Day 149: Revolution, Humanism, Universalisms–Good or Bad Totalities

Dear all,

there has been a very interesting discussion going on between Joanna and myself regarding revolution, humanism, the potential value of universalisms etc. You can find the discussion here: Day 140. I am sure there are some of you who might have valuable opinions to offer. Let me suggest several approaches:

a) the question of totality–there are several ways to talk about this (e.g. Zizek’s defense of Hegelianism, the reliance upon ideas such as “deliberative democracy” regarding, say, the 3rd generation Frankfurt School, neo-Habermassians, etc. [see e.g. Seyla Benhabib, or Iris Marion Young]–in this respect we could also look toward people like Jean Luc Nancy [esp. the “being singular plural” idea]–as well as Kantian liberalism as the basis for speculations regarding cosmopolitanism, hos(ti)pitality, human rights, tolerance and peace as represented by e.g. Derrida’s later writings)

b) the question of totality and universals as raised by Agamben’s recent work

c) the question of universals, esp. as represented by Badiou’s work on St. Paul (and obviously in Being and Event)

d) Deleuze and recent versions of Deleuzian rhizomatic models, schizo-analysis and ideas of de-territorialization, which are combined with Italian anarchism/operaismo and liberation theology to form a seperate idea of universals/totalities (de-territorialized and multiple, yet still “total” in their democratic nature)–obvious examples here: Hardt and Negri, or Virno

e) questioning the idea of/necessity for/alternatives to teleologies as such (in terms of devising a political program that avoids replicating previous paternalistic structures of order much like described by Fanon [a tendency within postcolonial situations])

f) completely non-academic and non-jargon-filled ideas that may be more helpful than any of the above suggested models.

Let’s try to continue this discussion–I agree with Joanna that this is a VERY important issue to discuss, especially regarding the frequent confusion of people who would like to partake in progressive political movements until the point at which they realize that the channels that are being offered to them have no answers, or that these channels have dangerously reactionary answers to our problems (in which case we need to be happy that at least some people are smart enough to realize the dangerous nature of such pseudo-answers [as you can tell, I am trying to avoid naming political organizations at this point–we can get into that later, but I fear that this might easily make this discussion digress into a People’s Front of Judaea vs. Judaean People’s Front pissing contest]).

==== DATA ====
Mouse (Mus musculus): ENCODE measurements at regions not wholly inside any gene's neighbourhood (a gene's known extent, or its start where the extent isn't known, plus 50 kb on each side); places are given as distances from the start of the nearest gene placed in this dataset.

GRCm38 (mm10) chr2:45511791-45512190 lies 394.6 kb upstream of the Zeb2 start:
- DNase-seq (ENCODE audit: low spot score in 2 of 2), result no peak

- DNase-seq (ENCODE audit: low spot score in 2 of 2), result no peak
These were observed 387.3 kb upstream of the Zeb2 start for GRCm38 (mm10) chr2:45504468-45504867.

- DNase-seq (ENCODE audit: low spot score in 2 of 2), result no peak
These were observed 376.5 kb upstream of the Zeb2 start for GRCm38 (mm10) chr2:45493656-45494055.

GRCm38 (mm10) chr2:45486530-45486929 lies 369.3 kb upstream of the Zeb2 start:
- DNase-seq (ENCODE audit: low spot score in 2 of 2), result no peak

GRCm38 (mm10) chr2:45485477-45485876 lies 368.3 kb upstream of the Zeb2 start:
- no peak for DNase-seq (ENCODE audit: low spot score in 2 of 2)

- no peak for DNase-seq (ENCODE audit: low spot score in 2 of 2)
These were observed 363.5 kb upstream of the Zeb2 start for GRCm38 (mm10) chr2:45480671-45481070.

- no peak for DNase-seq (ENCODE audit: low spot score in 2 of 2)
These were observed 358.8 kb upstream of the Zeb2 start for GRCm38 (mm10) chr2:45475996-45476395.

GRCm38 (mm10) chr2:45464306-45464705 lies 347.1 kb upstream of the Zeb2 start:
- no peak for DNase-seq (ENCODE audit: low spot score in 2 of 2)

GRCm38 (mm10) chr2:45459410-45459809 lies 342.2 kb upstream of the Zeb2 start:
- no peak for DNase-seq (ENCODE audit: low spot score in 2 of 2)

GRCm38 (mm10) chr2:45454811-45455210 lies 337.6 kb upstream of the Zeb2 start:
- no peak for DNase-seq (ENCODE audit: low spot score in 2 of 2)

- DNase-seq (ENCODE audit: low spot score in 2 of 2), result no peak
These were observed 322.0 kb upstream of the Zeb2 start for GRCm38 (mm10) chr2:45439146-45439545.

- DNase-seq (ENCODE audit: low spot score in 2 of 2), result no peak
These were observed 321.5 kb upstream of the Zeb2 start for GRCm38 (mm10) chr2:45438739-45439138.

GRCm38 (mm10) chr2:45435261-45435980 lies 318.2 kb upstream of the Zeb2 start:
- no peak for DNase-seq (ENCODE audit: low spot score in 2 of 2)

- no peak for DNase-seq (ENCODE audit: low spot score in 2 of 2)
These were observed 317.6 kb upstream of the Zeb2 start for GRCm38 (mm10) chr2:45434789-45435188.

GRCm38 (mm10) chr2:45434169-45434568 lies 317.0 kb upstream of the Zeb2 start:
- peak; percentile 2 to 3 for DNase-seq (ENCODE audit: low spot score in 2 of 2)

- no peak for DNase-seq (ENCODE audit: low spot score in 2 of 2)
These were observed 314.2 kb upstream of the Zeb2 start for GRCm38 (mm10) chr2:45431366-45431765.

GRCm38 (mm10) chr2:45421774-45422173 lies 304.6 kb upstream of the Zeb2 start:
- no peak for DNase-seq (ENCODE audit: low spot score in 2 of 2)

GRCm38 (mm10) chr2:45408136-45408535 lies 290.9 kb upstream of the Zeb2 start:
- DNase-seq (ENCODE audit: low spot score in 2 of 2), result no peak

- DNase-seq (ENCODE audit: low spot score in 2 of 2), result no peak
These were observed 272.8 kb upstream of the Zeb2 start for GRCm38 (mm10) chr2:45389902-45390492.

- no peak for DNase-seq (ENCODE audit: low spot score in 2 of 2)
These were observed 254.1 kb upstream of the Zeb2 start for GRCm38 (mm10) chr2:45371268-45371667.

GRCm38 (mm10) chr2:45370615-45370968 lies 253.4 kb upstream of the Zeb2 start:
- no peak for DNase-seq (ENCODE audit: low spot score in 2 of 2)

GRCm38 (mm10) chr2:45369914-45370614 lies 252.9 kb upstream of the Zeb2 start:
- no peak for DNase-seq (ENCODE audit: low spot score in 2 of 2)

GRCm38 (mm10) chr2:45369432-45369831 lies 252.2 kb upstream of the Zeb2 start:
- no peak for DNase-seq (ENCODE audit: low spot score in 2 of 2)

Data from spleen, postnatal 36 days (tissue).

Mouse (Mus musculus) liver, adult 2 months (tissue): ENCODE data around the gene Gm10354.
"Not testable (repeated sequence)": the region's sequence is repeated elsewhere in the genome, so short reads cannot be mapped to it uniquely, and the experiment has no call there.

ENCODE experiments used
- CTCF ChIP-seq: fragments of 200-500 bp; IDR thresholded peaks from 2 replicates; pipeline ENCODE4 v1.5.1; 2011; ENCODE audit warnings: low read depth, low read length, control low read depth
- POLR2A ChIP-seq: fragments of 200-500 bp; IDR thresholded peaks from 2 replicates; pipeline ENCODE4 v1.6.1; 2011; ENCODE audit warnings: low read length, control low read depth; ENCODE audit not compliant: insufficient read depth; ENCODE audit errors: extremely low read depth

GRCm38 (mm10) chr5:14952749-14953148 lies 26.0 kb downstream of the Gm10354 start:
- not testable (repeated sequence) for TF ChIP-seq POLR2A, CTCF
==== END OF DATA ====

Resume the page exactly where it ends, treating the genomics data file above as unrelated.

Oh, I have also been tagged by anaj and need to come up with 8 random things about myself, as well as tag 8 other people (not sure which one’s more difficult)–I think I need a little more time for this.

Oh–and here is what I mean by PFJ vs. JPF:

P.S.: the “New Seven Wonders of the Worlds” were announced (number one, I believe, is the fact that Al Gore was able to organize a worldwide music-event but was unable to launch a decent presidential campaign). Get the list here: http://www.cnn.com/2007/TRAVEL/07/06/seven.wonders/index.html , or look up the campaign’s website here: http://www.new7wonders.com/. Not sure what the point of this was (except for making egomaniac Bernard Weber more famous and potentially boosting tourism). Maybe someone can explain it to me. Should there be an election for the “New New Seven Wonder of the World” I would already at this point like to nominate as one of the candidates the fact that people vote for shit like this but not for, say, the next president of the US, because, let me tell you, this is an occasion of great wonder to me.